Recently David transplanted a papaya tree that was growing on the side of our house and the roots were growing into the foundation of our house. The tree had popped up during rainy season while we were gone and there was a ton of brush by our house so we didn’t see it until recently.
We have a friend, Immanuel, who has a disease where it causes him to not be able to walk very well or talk well, but we hired him to clear the brush from our house. He is a great worker. He is always on time and despite his disability he does a great job at clearing brush. Out of all things you would never guess that is what he would be good at, but it is. His tool of choice is a machete. He does his job in plastic shoes which are cracked open and they expose a couple of his toes, but this is normal here.
After Immanuel finished his job we found the papaya tree and David told Immanuel not to chop it down because we wanted to transplant it. The tree was relatively young so it had a shot at surviving a transplant. David decided to plant it in front of the kitchen window so I had something else to see besides the wall while I did the dishes. If you know me and David, we don’t have much gardening experience (it’s a shame, I know, but it’s unfortunately reality). We didn’t think it would be a hard task so he dug it up and reburied the tree and put a bunch of water on it. It didn’t seem like rocket science.
The next day we saw our papaya tree bent down and the leaves were looking like withered lettuce. Great, I thought… every time I do the dishes I will have to see our poor tree die a slow death. I watered the tree because I didn’t know what else to do.
The next day it looked even worse! The leaves were all brown and it was bent even more. I just resigned that the tree was going to die. Our neighbors, who have the biggest green thumb I’ve ever seen (they got radishes to grow here! A plant already tried by other missionaries that failed before) came over and said, yeah it probably was just a little too big to survive the transplant. I gave up on watering the tree if it was going to die anyway. So I slowly watched the tree lose every branch it had. Every day I would wonder when the tree would just shrivel and wither away. After it’s last branch fell off I was guessing it would only be a couple more days until it would die. It had been a week or so since I had watered it. It’s dry season now so all the once green grass surrounding our house and neighboring the papaya tree is now brown and withering away.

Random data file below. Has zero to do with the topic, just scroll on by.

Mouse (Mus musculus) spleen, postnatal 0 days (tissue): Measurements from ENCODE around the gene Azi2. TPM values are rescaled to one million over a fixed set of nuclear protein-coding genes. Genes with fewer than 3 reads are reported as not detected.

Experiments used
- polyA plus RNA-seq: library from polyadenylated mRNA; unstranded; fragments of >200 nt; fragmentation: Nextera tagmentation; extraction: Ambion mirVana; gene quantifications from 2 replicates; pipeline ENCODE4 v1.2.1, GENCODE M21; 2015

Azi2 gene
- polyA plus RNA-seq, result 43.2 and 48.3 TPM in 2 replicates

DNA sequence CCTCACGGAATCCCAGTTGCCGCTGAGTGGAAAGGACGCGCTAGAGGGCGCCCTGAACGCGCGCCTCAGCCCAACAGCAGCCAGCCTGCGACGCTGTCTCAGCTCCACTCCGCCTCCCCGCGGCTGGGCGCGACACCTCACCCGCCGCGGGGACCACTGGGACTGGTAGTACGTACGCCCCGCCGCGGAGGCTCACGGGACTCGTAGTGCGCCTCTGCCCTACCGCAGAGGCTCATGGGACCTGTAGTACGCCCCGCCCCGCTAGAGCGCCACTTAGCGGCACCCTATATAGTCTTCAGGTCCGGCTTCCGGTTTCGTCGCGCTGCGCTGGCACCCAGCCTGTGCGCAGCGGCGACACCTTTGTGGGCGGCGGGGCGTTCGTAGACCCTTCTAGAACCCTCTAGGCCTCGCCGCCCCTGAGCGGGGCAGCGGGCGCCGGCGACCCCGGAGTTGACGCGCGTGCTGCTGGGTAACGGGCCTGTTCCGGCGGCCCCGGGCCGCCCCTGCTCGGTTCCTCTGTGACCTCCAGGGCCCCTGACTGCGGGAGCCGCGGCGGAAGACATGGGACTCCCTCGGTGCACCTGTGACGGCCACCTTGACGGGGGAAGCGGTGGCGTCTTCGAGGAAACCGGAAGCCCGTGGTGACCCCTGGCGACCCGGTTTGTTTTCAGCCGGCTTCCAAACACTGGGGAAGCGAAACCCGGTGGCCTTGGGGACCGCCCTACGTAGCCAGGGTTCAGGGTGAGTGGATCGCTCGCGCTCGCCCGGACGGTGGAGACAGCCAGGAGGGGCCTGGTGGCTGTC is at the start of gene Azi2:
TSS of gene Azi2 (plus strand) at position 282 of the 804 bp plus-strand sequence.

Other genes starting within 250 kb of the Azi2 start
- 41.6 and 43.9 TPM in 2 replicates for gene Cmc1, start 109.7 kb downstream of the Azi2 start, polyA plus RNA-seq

I enjoy papaya, especially with a hint of lime, and I like the idea of papaya growing where I don’t have to pay for it! I was bummed because if only this tree had started out a couple feet away from our house it would be healthy and thriving and we might have had papayas eventually.
A couple days ago the tree started growing brand new bright green leaves on top of it. It doesn’t have branches like it did before, but it’s starting back at the beginning of it’s leaf growing process (sorry for my extremely technical gardening terms… just kidding).
Today I did the dishes and now the bright green leaves are a dark green color that my neighbor says is very good and the tree will probably survive. I started watering and dreaming about papayas again.
I learn a lot from nature. Sometimes nature doesn’t make sense to me, but those are the times when I stop and think about how it could possibly be that way. Like my papaya tree still growing in the middle of Africa during dry season without water for more than a week. Of course, the tree had to sacrifice for the greater good of things. It’s almost like it knew the goal was to survive and so it knew it didn’t have the root system yet to support all the branches and leaves. Then it had to start from the beginning again. It looks really funny with such a tall trunk and just a small tuft of leaves on top of it, but it’s still alive.
Nature always brings me back to God and what lessons He is trying to tell me now. Often times I feel transplanted by growing up in one place and one culture and then being moved to a different place with a totally different culture. I have to grow my root system again and sometimes I get caught up in complaining about losing my branches and everything I remember as being familiar and forget the point of it all. I am growing where God wants me. Spiritually we all go through this when we accept Jesus’ plan for our lives. We leave the old and shed it off so to speak and start fresh again. Its hard, but rewarding. I’m thankful for our Papaya tree outside our kitchen window reminding me of the lessons God is teaching me.